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Starting my own business in my early twenties with a laptop, communal Wi-Fi, and student loans, I quickly learned that it’s not what you know, it’s who you know (and I didn’t know anybody).
With limited funds and even less finesse, I struggled to connect with other professionals in my industry. I felt subconscious about my company’s early stage status and was almost convinced no one would ever hire me to market their brand. I knew networking was really important (I mean, it’s in all the business books), but armed with just with a well-worn Target suit, a couple dozen self-printed business cards, and an almost maxed out credit card, I wasn’t exactly positioned to network with the pros, or so I thought.
Few professional communities experience the un- and underemployment rates of today’s military spouses and caregivers.
At present, over 90 percent of military spouses are un-/underemployed, earning a mere fraction of what their civilian counterparts are able to bring in.
As a recently transitioned military spouse, I can attest that the job outlook doesn’t exactly improve when your family moves into the veteran community, especially if you’re tasked with post-war caregiving.
Such realities are the unfortunate plight of many members of the current military community. Some studies cite the ever-growing civilian-military divide, others blame poorly constructed workplace policies as the source of such widespread discrimination.
While I hope the employment struggles of today’s military and veteran families will resolve through effective community and government initiatives, the reality for many military spouses is that they need a job, like, yesterday.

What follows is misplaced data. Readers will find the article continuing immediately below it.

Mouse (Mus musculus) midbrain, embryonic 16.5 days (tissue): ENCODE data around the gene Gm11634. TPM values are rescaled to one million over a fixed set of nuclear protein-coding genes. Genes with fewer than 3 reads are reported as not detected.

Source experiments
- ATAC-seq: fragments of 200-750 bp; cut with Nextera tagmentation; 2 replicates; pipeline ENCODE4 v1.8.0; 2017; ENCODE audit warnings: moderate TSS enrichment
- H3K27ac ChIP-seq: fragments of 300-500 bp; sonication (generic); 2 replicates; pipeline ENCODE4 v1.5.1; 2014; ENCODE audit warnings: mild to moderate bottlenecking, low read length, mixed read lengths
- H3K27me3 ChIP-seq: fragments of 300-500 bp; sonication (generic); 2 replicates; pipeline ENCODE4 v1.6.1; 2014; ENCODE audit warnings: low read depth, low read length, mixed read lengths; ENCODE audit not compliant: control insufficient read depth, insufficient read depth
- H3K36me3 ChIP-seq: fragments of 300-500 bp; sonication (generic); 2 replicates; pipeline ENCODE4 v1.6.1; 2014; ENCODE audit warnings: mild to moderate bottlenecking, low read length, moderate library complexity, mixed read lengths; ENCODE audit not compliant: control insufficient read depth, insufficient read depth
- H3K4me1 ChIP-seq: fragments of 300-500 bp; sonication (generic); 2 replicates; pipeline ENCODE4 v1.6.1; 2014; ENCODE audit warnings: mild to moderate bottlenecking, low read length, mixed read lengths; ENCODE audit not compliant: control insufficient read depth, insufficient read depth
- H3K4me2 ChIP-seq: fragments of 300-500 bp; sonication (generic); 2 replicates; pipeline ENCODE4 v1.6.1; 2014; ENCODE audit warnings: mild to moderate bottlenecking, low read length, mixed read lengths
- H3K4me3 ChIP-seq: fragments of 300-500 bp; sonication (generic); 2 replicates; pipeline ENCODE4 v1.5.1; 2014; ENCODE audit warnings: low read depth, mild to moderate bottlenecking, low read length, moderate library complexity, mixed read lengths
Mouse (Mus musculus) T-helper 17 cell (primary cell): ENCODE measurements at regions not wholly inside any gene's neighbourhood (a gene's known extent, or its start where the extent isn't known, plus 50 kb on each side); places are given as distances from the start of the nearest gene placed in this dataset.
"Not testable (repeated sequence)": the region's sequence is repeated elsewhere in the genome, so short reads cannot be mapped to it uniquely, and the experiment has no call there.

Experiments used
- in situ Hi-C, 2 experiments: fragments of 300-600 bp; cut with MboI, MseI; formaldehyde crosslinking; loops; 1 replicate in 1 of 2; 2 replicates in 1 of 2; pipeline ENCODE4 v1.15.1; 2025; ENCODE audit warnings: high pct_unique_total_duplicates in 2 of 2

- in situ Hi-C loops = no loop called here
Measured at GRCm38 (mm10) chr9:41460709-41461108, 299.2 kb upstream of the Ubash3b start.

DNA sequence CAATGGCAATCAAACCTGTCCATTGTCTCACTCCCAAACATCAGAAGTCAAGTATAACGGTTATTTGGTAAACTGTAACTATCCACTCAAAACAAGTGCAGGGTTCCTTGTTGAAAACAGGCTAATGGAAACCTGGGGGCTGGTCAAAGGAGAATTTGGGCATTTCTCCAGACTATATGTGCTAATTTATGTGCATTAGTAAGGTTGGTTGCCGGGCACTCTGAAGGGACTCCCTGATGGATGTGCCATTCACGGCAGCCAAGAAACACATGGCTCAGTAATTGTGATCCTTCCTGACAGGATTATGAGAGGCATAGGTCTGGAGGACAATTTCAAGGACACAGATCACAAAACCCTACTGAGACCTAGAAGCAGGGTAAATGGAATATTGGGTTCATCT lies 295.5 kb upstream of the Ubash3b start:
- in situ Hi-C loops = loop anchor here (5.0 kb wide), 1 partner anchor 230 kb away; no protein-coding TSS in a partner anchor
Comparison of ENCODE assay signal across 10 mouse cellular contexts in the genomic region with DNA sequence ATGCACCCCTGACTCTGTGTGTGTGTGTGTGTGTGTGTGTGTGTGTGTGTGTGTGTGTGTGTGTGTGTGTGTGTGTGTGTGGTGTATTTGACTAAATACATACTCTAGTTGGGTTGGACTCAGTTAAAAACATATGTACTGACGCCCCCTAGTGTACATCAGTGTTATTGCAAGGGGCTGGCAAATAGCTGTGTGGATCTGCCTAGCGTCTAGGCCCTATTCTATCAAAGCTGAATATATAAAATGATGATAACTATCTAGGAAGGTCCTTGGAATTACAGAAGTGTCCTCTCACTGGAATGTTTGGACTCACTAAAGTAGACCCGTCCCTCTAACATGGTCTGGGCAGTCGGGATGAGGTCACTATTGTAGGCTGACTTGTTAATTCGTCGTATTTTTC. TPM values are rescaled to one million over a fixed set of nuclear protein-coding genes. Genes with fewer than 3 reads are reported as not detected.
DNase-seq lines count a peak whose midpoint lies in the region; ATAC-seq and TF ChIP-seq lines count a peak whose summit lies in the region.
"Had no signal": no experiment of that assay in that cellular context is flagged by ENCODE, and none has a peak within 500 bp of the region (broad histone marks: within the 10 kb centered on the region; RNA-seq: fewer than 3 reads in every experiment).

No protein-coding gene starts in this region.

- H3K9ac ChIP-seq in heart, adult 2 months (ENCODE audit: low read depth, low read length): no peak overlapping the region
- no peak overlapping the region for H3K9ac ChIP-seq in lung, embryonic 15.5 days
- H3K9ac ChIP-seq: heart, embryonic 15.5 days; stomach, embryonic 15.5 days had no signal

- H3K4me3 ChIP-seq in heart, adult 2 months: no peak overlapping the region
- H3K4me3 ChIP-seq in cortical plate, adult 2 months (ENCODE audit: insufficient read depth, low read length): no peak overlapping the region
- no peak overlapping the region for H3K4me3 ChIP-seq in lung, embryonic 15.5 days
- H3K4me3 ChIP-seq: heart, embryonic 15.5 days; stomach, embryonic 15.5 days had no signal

Throughout the majority of my life, I’ve lived with an extreme level of social anxiety – like projectile-vomit-all-over-Brooks-Brother’s-suits-at-an-industry-networking-event level of anxiety.
I love meeting new people in small settings and learning about other’s life stories, but a tech conference filled with abrupt, in-yo-face “Let’s connect!”, “What’s your valuation?”, “Who’s on your client list?” makes me want to ditch the whole event agenda, hole up in my hotel room, and Wikipedia local historical sites.
It’s that bad.
I began my entrepreneurial journey in the era of boom or bust tech-based startups. The markets had crashed, national employment was in the crapper, and this thing called the internet was exploding almost overnight.
The popular business gurus hailed as the poster boys of success were the extremely extroverted, snake oil salesmen peddling “success” to all of us nearly-bankrupt professionals like a crack dealer cruising Beale Street.
Freshman Welcome Week was really stressful. I didn’t really want to be there, I didn’t have any friends, and I had no idea what the heck I wanted to study. The expectations of what the whole college experience should be vs. what I was feeling created quite the dilemma.
The dichotomy of experience was only magnified when the Student Body President championed from the Welcome Week staged podium, “Welcome to the best years of your life!”
I recall looking around, into the faces of the cheering mostly-eighteen-year-olds, and feeling my stomach twist. I was not happy. I did not want to be here. I was pretty sure I was going to hate college.
Reflecting on my undergraduate experience, I mentally jotted off a few things I wish I’d known as an incredibly lost, quite naïve college student.
Some things are pretty straightforward, like wishing I’d joined ROTC, majored in Economics, dated my now-husband sooner, and landed a McKinsey & Co. internship.
Remember Raymond Tusk from House of Cards?
The Koch-inspired billionaire who headquartered his company in Missouri (of all places), lived in a modest house with his wife, and spent his free time roaming the Ozarks bird watching? Despite living thousands of miles away from politic power houses and industry hubs, Tusk’s enterprises extended their reach into international markets from the Show Me State, all the way to China.
While I’m not much like Gerald McCraney’s House of Cards character (we exist in totally different tax brackets), we do have one similarity – running a business from the middle of nowhere.
Throughout business school, I carefully researched up and coming metro areas and startup communities, trying to identify the “perfect” place to headquarter my consulting firm. Continue Reading…